It would be hilarious if Steve really did go to New Jersey, especially with Danny along for the ride to give him good restaurant recommendations. Steve’s never been to New Jersey, and with Danny as a tour guide, it would no doubt be a fun misadventure given their bickering nature. Steve acted as something of a guide for Danny when he was still new to Hawaii, and having the roles reversed would be an interesting thing to watch unfold.
The case is somewhat tied into the family/friends theme. A mother and son are taken at gunpoint by two bank robbers, forcing the little family to help them. A good samaritan, who turns out to be a former Marine Sergeant named Lincoln Cole (Lance Gross) now living under an assumed name and working as a busboy in the diner the mother and son were in, figures out that they’re in danger and subsequently breaks down the door, killing one robber while the other escapes.
It’s clear that Cole comes with a story, and we figure out what that is when Steve gets him in the rendition room. It was a good thing to see both Steve and Cole being real about their military experiences and relating to their feelings of guilt, especially Cole’s over having lost his men. Cole’s been running for a long time, but it’s Steve that helps him realize he needs to let go of his guilt and move forward, like his friends would want. It’s a hard lesson to learn, and sometimes the lesson is easier to process when you have someone that’s already been through it alongside you.
Steve and Cole together were a good pair. They have more in common than not, and even Danny comments that Cole may be crazier than Steve, to which Steve agrees. That was one of my favorite parts of the episode. Despite all, Danny still finds the time, just for a moment, to joke around with Steve, earning a real smile from him in return.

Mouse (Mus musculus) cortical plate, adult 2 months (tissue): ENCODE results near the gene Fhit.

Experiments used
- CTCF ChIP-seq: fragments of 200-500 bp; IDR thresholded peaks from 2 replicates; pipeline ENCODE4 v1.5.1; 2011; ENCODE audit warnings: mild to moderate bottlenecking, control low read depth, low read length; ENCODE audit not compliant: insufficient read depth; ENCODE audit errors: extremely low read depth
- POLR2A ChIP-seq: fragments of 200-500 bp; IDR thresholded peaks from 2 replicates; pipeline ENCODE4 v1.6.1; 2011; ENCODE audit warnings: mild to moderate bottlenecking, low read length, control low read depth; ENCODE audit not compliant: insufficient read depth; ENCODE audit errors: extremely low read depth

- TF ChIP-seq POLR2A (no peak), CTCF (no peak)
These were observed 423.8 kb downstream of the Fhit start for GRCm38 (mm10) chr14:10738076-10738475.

The inclusion of Chuck Norris was a perfect addition, as he was helping Cole hide and greeted Junior and Steve while holding an ax. He looked observant, yet ready to fight if need be. The subtle threat was a clever and fun performance, but I wished we could’ve gotten a little more time with Chuck Norris. If Five-0 had more episodes on the horizon, it would’ve been fun to see him as a recurring guest star.
Cole will no doubt play a major part in the series’ finale if he manages to help Steve crack the cipher his mother left behind. There’s more than just the mystery of cracking the cipher on the line, given someone beat up Danny and tried to steal it from Steve’s house. Though as Steve points out, they’ll be disappointed since all they took was the envelope. The mystery of who was behind the attempted theft, and why, has yet to unfold, and the puzzle is already enticing.
For the most part, “‘Ohe Ia E Loa’a Aku, He Ulua Kapapa No Ka Moana” remained serious. It’s less light-hearted than usual, lacking Steve’s and Danny’s usual banter. It makes sense given that Steve’s struggling, so it doesn’t leave much time for joking.
The pace of the episode was fast, but it suited the overall intensity and desperation of the episode, given Steve’s emotions and the case itself. Even the camera, going in circles around Tani, Quinn and Lou, then going to Steve and Danny and circling them, perfectly captured the uncertainty and their overall distress over how to resolve a hostage situation.
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Though not a standout case, Steve’s strong performance, with the additions of Cole and Danny, alongside Chuck Norris as a guest star, make for a thrilling penultimate episode. Only one more episode remains, and “‘Ohe Ia E Loa’a Aku, He Ulua Kapapa No Ka Moana” leaves us with with high expectations for the finale.